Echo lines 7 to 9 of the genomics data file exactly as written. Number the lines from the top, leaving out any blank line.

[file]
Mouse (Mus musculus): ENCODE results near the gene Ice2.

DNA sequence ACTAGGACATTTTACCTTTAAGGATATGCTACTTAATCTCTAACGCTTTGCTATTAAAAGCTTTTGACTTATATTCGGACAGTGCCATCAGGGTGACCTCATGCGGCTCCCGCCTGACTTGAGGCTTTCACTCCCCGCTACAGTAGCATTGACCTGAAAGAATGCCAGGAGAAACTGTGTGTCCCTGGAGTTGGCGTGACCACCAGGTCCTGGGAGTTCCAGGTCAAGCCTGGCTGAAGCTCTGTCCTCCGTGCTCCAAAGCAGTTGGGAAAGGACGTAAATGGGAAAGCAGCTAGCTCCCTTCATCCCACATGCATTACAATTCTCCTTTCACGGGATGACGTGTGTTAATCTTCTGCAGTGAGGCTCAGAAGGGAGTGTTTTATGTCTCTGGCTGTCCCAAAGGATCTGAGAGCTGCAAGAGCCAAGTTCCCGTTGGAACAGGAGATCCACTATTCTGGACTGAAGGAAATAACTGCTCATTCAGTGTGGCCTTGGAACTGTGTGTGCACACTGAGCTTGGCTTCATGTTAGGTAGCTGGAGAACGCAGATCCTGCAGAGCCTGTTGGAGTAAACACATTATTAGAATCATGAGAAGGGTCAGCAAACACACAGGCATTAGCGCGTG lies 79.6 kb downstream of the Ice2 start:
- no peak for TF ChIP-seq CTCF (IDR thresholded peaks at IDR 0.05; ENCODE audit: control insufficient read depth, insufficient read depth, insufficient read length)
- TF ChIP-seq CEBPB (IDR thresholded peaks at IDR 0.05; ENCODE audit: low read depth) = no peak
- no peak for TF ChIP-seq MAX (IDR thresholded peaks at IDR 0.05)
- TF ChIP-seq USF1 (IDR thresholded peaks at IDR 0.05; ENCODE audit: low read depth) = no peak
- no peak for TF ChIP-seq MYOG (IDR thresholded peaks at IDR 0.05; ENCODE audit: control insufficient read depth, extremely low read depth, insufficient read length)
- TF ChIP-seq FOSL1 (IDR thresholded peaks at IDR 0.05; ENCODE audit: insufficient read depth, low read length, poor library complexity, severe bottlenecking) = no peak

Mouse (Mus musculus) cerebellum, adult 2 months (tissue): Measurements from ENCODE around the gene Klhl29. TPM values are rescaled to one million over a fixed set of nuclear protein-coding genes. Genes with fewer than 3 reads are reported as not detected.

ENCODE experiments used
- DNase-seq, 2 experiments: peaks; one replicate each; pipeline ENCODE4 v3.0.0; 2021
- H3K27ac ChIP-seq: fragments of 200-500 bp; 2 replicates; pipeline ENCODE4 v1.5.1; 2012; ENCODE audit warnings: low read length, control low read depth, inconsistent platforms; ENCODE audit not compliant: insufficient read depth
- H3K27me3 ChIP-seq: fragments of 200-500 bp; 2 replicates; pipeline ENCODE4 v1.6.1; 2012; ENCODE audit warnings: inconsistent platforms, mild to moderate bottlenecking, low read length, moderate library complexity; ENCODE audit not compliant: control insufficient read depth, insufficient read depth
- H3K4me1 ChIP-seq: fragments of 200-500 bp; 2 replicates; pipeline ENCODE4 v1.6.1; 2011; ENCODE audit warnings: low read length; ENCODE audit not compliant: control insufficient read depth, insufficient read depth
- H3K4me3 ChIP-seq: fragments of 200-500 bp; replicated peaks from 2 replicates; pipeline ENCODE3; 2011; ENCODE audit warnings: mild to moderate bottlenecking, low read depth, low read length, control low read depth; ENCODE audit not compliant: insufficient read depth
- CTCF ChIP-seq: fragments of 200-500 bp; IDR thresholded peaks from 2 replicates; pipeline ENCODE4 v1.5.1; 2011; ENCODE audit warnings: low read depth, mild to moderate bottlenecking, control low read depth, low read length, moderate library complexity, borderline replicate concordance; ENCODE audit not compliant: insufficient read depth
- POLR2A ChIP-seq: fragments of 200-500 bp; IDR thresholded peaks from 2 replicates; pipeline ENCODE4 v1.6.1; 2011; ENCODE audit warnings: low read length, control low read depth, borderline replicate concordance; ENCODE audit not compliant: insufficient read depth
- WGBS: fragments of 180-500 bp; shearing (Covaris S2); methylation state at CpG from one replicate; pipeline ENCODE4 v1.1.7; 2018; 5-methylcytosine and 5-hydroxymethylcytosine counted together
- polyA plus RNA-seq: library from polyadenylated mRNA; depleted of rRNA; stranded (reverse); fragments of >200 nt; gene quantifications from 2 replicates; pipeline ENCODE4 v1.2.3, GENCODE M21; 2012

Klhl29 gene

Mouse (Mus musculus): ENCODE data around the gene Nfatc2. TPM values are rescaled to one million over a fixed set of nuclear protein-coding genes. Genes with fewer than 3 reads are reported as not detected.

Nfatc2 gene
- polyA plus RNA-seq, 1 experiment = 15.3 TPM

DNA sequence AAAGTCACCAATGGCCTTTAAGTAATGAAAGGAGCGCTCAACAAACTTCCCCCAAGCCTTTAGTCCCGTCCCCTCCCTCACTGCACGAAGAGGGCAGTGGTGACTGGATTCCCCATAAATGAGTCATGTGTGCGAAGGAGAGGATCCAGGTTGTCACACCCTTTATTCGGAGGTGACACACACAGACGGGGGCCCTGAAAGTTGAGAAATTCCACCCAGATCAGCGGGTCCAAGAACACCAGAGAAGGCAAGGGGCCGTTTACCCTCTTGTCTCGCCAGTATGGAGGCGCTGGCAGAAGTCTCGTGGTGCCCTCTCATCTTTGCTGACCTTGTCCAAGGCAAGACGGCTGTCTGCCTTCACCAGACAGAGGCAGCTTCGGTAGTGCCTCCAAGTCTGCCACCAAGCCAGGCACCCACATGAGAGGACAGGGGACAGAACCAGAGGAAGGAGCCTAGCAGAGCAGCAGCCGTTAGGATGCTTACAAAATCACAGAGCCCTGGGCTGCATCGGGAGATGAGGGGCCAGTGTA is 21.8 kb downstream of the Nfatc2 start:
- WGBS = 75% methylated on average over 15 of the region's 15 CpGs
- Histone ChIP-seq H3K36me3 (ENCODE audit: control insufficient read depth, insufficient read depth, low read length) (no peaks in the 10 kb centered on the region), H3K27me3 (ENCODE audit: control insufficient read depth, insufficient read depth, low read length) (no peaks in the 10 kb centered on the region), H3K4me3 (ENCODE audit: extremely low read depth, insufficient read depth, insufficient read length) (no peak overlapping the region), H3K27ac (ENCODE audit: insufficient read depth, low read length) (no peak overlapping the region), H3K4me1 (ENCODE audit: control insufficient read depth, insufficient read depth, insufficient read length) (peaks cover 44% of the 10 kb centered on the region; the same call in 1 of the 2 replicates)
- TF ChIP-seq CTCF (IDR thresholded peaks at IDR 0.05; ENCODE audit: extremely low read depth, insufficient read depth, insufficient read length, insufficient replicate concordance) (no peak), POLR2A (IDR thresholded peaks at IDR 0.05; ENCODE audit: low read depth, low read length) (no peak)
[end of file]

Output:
- no peak for TF ChIP-seq MYOG (IDR thresholded peaks at IDR 0.05; ENCODE audit: control insufficient read depth, extremely low read depth, insufficient read length)
- TF ChIP-seq FOSL1 (IDR thresholded peaks at IDR 0.05; ENCODE audit: insufficient read depth, low read length, poor library complexity, severe bottlenecking) = no peak

Mouse (Mus musculus) cerebellum, adult 2 months (tissue): Measurements from ENCODE around the gene Klhl29. TPM values are rescaled to one million over a fixed set of nuclear protein-coding genes. Genes with fewer than 3 reads are reported as not detected.